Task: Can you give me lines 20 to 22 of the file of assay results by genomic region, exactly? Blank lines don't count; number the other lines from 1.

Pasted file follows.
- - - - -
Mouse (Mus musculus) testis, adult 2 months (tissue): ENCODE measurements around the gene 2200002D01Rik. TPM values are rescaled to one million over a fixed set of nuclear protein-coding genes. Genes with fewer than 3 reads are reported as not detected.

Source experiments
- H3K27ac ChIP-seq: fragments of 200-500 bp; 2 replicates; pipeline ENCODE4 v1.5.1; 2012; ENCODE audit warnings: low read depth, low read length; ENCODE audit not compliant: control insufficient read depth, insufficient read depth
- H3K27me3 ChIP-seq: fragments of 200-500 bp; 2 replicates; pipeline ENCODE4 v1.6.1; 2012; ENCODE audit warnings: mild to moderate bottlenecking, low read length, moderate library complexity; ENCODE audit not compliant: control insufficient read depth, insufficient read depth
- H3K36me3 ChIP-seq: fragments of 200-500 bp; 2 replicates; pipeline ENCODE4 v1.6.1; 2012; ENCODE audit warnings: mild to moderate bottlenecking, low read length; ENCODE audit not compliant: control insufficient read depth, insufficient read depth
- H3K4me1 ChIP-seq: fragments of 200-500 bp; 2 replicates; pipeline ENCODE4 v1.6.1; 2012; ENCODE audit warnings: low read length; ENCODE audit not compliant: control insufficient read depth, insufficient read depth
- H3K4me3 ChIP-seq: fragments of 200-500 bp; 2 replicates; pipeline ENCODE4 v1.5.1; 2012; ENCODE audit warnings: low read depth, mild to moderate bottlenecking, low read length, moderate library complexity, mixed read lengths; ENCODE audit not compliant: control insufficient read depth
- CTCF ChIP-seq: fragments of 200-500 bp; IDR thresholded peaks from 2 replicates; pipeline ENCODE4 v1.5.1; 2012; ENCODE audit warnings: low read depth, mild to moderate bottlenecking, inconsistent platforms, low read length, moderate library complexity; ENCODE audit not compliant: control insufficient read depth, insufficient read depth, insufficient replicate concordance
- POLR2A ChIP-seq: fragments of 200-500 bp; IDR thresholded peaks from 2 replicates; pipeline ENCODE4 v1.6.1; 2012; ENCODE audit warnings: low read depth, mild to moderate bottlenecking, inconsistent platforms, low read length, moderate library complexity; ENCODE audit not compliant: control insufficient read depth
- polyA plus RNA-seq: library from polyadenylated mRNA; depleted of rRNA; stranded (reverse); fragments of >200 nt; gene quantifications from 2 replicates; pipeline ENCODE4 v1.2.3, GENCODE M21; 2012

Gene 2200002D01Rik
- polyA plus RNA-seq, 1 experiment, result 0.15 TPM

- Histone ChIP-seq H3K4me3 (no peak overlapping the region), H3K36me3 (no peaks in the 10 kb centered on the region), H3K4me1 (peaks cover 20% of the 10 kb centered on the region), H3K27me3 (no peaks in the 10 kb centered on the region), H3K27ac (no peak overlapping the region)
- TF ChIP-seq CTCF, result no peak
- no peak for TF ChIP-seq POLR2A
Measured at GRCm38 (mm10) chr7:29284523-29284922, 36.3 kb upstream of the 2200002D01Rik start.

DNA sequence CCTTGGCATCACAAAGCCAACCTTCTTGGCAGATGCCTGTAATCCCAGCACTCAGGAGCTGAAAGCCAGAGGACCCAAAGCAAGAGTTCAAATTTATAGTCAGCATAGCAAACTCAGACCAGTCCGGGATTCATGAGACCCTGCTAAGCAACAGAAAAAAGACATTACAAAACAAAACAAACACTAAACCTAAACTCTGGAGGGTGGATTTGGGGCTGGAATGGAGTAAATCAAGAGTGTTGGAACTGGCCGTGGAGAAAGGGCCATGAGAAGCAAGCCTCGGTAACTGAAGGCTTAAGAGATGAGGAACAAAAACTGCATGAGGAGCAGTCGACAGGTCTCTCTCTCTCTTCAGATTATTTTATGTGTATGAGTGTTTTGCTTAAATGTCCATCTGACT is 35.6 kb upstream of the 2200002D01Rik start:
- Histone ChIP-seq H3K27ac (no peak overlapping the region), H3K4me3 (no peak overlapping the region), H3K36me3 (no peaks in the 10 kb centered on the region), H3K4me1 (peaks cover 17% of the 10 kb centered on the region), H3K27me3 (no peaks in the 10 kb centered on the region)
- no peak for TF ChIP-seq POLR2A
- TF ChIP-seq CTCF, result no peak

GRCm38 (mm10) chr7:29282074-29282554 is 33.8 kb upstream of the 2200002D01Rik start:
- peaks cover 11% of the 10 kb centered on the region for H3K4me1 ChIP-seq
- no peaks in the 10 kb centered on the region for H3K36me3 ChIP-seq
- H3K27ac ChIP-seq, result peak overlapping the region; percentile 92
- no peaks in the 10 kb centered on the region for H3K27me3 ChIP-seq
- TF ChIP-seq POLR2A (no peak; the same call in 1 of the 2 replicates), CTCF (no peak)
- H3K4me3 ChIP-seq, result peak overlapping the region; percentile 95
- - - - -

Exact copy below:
- TF ChIP-seq CTCF, result no peak

GRCm38 (mm10) chr7:29282074-29282554 is 33.8 kb upstream of the 2200002D01Rik start:
- peaks cover 11% of the 10 kb centered on the region for H3K4me1 ChIP-seq